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Published in Economic Development

Family-owned firms must drive awareness about their advantages to potential hires

BY Sunday, September 11, 2022 06:44pm

A Q&A with Ana Gonzalez, director of the Family Owned Business Institute at GVSU

Scads of headlines have chronicled the hiring crisis that businesses of all kinds face when trying to find qualified people given the unprecedented labor shortage across the country. It’s a challenge that family-owned and non-family-owned businesses are grappling with, said Ana Gonzalez, Ph.D., director of the Family Owned Business Institute at the Grand Valley State University Seidman College of Business. However, she said that in some ways, family-owned companies often have a leg up on their counterparts. Gonzalez spoke with MiBiz about ways family-owned companies can bring in new employees, why workers tend to stay with family-owned firms for the long haul and best practices for all companies to deal with the rapidly evolving workforce. 

Ana Gonzalez, director of the Family Owned Business Institute at GVSU Courtesy Photo

 

Family-owned businesses fared pretty well during the pandemic. Why do you think that is?

Family businesses have some advantages, even though people usually perceive them as maybe not as strong or that they don’t have enough resources to thrive. I believe that because they are family-owned, they have some capabilities that help them succeed when crises like COVID occur.

When COVID occurred, because of the way family businesses behaved toward their workforce, they tended, on average, to do the right thing. They had less of a ‘I have to save the business, and I don’t care what happens’ approach. In a family business, the employees are part of the family, in a way. They took care of their people, and their workforce mostly returned. They are able to make their labor force committed to the family businesses because they tend to treat their employees better. 

I recently finished some research with a team and we found that, regardless of their strategy, family-owned businesses had a better chance of surviving the pandemic than non-family-owned businesses.

 

How are family businesses approaching the ongoing labor crisis? 

One thing we do know is that family-owned businesses got their workforce back. The problem in the market that every type of business is encountering is finding new hires. Many of the efforts I’ve seen from family businesses involve talent acquisition plans because they are now competing head-to-head for new hires. Their employees tend to be there a long time and are very committed. Most of them came back after the pandemic. But the new hires aren’t familiar yet with the benefits.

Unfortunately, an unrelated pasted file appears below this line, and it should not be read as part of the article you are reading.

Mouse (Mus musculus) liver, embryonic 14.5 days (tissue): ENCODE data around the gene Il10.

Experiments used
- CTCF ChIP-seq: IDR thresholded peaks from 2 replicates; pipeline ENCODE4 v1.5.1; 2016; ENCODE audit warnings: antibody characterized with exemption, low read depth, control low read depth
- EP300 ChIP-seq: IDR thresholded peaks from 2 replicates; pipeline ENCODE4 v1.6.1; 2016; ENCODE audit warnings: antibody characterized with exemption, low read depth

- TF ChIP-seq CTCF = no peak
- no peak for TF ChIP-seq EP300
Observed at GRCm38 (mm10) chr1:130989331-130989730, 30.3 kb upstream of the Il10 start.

What should those companies be doing to help spread that awareness? 

Family-owned businesses need to do branding around what good employers they are. They are focusing on long-term talent acquisition to strengthen their brand so they can compete. There is a shortage of workers. New hires tend to go for the place with the best offerings, which, when you’re starting, are money, benefits and especially a career path. Family-owned businesses may offer a career path, but it tends to be less institutionalized. They must formalize those processes and benefits and market them to potential hires. 

 

You mentioned people tend to view family businesses as less capable. Why do you think that perception exists? 

First, family-owned businesses tend to be more traditional and conservative because they have emotional involvement in the business or social-emotional wealth. Social-emotional wealth is the amount of emotional endowment that the family has. The family has invested in the business, so they have both economic and non-economic goals. Sometimes, they make decisions that will affect their economic goals, and because they prioritize the non-economic (goals) in the short-term, they appear risk averse. Risk can mean debt, which can invite the bank into your business. Family-owned businesses tend to be private, making them appear less formal. 

But when facing crises like COVID or even the labor shortage and inflation, that lack of formality allows them flexibility in making decisions and pivoting quickly. They have the patience, and the shareholders understand their property. … That’s an advantage in that case. They can weather the short term for the benefit of the long term, because they have to.

 

What can the non-family business sector learn from family-owned businesses as they navigate the labor shortage?

Prioritize their workforce. We’ve seen that if a business doesn’t treat their people well, they will not last. Training new employees will be a waste of time if you don’t treat them well. Maybe that’s going to be costly, but what’s more costly? Probably losing someone you’ve trained for six months because you don’t have the appropriate leadership, policies or diversity — all things that are really engaging people in the workforce.

Families are very good at changing and innovating in crisis. No matter how large you are, you need to figure out how to make decisions quickly because you can miss the window of opportunity to change or do nothing. Again, that’s something that families-business can do very fast.

And the last one is to tap into the resources of the older generations. Family businesses tend to tap into that strong knowledge base from the previous generation — people who have had years in the industry and have knowledge that you can’t find in a book. 

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